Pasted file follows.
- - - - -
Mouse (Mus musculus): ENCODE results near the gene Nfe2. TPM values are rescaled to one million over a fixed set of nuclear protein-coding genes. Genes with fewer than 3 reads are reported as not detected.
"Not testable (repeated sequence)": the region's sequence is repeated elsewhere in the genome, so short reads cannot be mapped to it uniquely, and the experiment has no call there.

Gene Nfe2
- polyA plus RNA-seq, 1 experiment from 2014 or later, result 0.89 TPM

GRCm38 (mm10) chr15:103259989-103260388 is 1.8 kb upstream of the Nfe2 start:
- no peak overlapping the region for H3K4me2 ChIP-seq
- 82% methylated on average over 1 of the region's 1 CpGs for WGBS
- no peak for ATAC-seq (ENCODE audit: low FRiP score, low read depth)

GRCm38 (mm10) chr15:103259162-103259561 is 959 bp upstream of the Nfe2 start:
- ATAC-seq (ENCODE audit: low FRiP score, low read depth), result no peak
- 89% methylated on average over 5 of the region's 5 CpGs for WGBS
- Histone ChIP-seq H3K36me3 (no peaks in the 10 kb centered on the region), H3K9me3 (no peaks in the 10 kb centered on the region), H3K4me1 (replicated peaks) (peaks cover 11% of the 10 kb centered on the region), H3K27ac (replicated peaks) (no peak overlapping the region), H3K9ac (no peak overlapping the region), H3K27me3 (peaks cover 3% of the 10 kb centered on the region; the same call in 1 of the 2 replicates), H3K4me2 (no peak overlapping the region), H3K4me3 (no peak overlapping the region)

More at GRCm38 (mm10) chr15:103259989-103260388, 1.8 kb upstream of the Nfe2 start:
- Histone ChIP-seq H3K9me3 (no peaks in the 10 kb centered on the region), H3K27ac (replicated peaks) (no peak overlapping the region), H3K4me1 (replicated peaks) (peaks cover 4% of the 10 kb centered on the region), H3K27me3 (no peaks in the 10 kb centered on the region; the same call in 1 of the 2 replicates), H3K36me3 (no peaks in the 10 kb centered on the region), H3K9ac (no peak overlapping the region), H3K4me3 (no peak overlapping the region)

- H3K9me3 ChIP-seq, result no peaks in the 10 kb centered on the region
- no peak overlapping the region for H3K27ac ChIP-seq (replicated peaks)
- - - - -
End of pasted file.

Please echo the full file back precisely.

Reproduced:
Mouse (Mus musculus): ENCODE results near the gene Nfe2. TPM values are rescaled to one million over a fixed set of nuclear protein-coding genes. Genes with fewer than 3 reads are reported as not detected.
"Not testable (repeated sequence)": the region's sequence is repeated elsewhere in the genome, so short reads cannot be mapped to it uniquely, and the experiment has no call there.

Gene Nfe2
- polyA plus RNA-seq, 1 experiment from 2014 or later, result 0.89 TPM

GRCm38 (mm10) chr15:103259989-103260388 is 1.8 kb upstream of the Nfe2 start:
- no peak overlapping the region for H3K4me2 ChIP-seq
- 82% methylated on average over 1 of the region's 1 CpGs for WGBS
- no peak for ATAC-seq (ENCODE audit: low FRiP score, low read depth)

GRCm38 (mm10) chr15:103259162-103259561 is 959 bp upstream of the Nfe2 start:
- ATAC-seq (ENCODE audit: low FRiP score, low read depth), result no peak
- 89% methylated on average over 5 of the region's 5 CpGs for WGBS
- Histone ChIP-seq H3K36me3 (no peaks in the 10 kb centered on the region), H3K9me3 (no peaks in the 10 kb centered on the region), H3K4me1 (replicated peaks) (peaks cover 11% of the 10 kb centered on the region), H3K27ac (replicated peaks) (no peak overlapping the region), H3K9ac (no peak overlapping the region), H3K27me3 (peaks cover 3% of the 10 kb centered on the region; the same call in 1 of the 2 replicates), H3K4me2 (no peak overlapping the region), H3K4me3 (no peak overlapping the region)

More at GRCm38 (mm10) chr15:103259989-103260388, 1.8 kb upstream of the Nfe2 start:
- Histone ChIP-seq H3K9me3 (no peaks in the 10 kb centered on the region), H3K27ac (replicated peaks) (no peak overlapping the region), H3K4me1 (replicated peaks) (peaks cover 4% of the 10 kb centered on the region), H3K27me3 (no peaks in the 10 kb centered on the region; the same call in 1 of the 2 replicates), H3K36me3 (no peaks in the 10 kb centered on the region), H3K9ac (no peak overlapping the region), H3K4me3 (no peak overlapping the region)

- H3K9me3 ChIP-seq, result no peaks in the 10 kb centered on the region
- no peak overlapping the region for H3K27ac ChIP-seq (replicated peaks)